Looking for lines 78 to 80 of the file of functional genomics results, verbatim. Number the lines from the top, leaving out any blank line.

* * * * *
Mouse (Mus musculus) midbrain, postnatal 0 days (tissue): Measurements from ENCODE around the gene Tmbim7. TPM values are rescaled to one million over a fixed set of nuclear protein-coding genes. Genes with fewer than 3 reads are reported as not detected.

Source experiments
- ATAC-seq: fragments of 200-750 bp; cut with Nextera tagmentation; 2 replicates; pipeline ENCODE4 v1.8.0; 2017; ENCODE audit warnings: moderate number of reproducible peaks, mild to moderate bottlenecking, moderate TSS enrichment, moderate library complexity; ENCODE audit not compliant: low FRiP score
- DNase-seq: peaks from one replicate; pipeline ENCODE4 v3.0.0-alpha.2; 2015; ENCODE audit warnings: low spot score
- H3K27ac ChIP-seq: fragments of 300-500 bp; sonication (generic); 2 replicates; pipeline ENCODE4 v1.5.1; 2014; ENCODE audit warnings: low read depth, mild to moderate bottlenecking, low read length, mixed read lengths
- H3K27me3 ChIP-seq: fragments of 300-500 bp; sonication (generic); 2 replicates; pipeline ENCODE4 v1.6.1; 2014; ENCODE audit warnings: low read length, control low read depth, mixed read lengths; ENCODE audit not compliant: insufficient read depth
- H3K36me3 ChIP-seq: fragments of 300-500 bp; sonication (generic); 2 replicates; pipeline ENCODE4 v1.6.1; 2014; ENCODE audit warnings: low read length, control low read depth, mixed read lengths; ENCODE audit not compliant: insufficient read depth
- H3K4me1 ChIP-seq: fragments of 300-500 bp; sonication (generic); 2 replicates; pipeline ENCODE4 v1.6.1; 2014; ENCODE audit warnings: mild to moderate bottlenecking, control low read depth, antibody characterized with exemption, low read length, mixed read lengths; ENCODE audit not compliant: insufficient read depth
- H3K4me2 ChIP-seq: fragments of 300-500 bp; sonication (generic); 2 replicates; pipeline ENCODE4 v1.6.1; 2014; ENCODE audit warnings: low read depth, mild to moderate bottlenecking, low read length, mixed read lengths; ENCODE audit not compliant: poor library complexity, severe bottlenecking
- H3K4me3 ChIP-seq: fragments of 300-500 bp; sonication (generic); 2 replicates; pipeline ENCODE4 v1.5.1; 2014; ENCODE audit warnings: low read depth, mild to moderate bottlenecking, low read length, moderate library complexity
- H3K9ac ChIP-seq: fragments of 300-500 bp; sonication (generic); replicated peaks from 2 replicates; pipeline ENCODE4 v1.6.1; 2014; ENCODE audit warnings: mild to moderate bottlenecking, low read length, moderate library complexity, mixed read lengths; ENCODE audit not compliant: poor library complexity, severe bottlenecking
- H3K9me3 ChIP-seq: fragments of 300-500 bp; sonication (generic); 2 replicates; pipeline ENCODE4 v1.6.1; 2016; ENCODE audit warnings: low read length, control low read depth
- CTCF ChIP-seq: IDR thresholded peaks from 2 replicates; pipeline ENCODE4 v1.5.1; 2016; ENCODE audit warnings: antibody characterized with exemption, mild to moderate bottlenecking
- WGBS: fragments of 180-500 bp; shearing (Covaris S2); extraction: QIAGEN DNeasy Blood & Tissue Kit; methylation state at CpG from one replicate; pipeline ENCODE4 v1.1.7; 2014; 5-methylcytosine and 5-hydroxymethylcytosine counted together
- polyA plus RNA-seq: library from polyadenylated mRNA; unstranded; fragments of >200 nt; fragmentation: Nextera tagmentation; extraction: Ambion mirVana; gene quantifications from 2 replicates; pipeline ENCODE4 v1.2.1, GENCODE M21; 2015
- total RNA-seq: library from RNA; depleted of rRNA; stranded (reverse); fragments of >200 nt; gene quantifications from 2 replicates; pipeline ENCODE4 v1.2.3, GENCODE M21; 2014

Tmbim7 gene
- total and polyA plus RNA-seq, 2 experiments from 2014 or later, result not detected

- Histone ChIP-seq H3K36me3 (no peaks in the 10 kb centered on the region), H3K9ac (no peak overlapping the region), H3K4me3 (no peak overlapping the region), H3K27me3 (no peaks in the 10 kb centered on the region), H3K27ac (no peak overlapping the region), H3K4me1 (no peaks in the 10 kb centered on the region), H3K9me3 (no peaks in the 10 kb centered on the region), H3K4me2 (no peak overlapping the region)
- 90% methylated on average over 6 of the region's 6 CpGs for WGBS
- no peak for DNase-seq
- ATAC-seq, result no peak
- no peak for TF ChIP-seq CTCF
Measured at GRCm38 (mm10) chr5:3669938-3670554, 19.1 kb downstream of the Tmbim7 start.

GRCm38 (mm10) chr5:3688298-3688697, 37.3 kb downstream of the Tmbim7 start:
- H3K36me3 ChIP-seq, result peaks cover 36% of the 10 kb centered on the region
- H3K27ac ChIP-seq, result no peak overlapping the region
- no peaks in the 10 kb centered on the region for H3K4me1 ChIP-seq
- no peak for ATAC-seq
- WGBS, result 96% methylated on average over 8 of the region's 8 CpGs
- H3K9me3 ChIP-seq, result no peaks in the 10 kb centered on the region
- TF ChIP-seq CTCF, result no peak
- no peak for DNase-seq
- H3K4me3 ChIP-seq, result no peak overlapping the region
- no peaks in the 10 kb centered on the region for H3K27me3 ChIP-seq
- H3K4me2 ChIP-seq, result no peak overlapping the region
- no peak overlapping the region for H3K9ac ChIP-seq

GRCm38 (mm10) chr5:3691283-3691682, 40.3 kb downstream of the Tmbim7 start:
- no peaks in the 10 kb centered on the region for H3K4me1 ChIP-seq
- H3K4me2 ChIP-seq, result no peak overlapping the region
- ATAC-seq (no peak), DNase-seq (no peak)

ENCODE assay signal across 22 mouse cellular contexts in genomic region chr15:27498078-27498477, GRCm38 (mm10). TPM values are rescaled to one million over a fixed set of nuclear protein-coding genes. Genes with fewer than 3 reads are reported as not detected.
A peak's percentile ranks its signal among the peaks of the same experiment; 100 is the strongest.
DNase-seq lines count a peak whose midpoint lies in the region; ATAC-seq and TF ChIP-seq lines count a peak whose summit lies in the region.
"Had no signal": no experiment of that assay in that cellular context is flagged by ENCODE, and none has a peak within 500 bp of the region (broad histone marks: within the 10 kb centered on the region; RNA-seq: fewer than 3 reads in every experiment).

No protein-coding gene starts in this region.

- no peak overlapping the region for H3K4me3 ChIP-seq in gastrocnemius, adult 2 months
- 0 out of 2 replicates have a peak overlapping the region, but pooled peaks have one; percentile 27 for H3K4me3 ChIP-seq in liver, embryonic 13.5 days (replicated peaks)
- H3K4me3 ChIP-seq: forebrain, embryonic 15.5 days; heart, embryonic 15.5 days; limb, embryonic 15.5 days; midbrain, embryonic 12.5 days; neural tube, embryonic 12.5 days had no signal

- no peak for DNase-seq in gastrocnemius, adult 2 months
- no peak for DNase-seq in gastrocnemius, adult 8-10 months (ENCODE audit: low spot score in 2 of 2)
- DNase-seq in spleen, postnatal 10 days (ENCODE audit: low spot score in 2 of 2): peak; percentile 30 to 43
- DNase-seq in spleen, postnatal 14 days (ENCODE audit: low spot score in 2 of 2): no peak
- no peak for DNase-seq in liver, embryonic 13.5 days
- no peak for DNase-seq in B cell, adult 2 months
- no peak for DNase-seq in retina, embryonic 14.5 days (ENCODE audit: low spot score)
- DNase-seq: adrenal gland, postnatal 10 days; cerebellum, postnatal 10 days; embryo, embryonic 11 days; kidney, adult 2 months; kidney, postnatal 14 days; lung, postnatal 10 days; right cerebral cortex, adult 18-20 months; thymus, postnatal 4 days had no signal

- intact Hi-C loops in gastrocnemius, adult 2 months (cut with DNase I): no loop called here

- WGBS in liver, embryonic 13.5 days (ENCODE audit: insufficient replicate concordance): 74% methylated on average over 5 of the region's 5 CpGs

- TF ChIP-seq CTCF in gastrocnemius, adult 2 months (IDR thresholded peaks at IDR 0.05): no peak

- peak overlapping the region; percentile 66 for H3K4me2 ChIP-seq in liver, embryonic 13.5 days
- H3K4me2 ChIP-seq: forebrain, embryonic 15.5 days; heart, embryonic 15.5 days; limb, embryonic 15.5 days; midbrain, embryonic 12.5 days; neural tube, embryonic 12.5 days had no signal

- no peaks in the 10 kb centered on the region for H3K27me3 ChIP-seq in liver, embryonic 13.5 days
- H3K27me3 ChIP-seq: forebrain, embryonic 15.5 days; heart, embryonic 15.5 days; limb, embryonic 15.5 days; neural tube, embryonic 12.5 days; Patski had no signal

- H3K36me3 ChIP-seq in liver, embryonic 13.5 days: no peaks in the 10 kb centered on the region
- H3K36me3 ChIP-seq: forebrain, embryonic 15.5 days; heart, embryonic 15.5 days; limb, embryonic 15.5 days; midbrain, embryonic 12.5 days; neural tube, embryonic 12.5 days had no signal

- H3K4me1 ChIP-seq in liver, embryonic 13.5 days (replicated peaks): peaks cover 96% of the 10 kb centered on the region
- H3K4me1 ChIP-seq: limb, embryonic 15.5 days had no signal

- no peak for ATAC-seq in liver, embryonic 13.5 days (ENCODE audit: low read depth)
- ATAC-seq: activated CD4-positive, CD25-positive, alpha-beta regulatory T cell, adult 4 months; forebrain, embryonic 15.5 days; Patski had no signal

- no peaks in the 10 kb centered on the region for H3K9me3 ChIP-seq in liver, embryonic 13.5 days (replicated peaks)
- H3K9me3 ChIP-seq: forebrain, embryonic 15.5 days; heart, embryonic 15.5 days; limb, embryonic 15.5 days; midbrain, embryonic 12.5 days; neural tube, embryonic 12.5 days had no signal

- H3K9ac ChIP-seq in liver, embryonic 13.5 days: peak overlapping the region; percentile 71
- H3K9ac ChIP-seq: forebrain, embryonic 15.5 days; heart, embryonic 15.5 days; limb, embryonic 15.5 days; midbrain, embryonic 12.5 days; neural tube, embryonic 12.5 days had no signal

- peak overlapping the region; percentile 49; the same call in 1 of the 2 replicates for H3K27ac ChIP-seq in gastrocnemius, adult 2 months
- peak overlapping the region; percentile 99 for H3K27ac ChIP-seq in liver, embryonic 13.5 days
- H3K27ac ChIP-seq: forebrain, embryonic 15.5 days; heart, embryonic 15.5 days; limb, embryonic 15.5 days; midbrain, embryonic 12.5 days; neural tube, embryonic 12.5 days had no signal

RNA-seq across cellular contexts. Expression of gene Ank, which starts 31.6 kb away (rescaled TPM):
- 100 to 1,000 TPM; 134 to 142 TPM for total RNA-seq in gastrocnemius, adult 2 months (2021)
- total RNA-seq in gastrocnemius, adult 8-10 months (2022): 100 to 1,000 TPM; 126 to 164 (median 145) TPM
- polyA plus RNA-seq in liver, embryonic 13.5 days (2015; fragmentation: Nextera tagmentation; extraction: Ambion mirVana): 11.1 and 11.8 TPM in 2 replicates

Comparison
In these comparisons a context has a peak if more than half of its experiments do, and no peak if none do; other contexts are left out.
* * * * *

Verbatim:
RNA-seq across cellular contexts. Expression of gene Ank, which starts 31.6 kb away (rescaled TPM):
- 100 to 1,000 TPM; 134 to 142 TPM for total RNA-seq in gastrocnemius, adult 2 months (2021)
- total RNA-seq in gastrocnemius, adult 8-10 months (2022): 100 to 1,000 TPM; 126 to 164 (median 145) TPM